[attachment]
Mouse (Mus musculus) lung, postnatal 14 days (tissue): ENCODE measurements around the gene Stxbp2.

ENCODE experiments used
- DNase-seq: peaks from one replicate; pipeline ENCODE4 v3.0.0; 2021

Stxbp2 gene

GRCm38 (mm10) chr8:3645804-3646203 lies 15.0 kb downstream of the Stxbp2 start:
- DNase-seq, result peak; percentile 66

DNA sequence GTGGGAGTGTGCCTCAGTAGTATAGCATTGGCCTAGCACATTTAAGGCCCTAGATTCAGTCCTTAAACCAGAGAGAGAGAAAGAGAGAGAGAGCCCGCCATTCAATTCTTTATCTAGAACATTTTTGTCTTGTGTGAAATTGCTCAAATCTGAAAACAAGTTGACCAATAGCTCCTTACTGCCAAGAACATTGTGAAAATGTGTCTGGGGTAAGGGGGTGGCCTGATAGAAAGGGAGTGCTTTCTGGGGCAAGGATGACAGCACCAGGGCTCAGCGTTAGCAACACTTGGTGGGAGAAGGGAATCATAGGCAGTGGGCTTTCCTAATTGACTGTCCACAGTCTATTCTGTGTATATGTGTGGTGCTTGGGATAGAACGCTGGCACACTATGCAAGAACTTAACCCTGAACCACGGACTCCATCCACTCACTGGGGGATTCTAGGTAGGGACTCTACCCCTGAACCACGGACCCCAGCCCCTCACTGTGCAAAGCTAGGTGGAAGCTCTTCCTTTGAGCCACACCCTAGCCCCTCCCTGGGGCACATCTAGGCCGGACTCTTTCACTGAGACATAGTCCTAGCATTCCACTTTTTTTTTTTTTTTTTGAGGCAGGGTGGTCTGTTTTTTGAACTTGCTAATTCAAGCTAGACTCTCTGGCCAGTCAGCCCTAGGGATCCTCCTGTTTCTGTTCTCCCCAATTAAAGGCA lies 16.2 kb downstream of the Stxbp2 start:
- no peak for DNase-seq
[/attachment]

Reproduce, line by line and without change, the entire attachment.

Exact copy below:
Mouse (Mus musculus) lung, postnatal 14 days (tissue): ENCODE measurements around the gene Stxbp2.

ENCODE experiments used
- DNase-seq: peaks from one replicate; pipeline ENCODE4 v3.0.0; 2021

Stxbp2 gene

GRCm38 (mm10) chr8:3645804-3646203 lies 15.0 kb downstream of the Stxbp2 start:
- DNase-seq, result peak; percentile 66

DNA sequence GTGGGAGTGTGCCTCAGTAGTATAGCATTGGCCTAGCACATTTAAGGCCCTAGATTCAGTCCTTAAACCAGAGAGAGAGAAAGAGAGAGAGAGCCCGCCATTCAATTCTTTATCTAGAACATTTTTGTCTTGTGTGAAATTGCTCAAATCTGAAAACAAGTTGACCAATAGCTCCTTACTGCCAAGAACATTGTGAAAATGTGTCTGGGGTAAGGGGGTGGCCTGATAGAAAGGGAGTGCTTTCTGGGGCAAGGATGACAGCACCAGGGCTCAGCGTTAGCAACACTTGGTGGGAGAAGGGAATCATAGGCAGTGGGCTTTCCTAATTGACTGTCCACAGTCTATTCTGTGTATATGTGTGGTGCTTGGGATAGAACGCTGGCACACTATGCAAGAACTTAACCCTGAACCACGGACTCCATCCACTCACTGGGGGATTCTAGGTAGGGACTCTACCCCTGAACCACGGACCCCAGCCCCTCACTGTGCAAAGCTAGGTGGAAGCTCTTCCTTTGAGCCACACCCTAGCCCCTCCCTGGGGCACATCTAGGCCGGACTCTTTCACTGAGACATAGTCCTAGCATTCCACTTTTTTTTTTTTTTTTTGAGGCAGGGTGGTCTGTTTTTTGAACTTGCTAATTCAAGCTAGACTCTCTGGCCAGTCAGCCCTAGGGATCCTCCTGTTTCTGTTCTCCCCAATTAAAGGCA lies 16.2 kb downstream of the Stxbp2 start:
- no peak for DNase-seq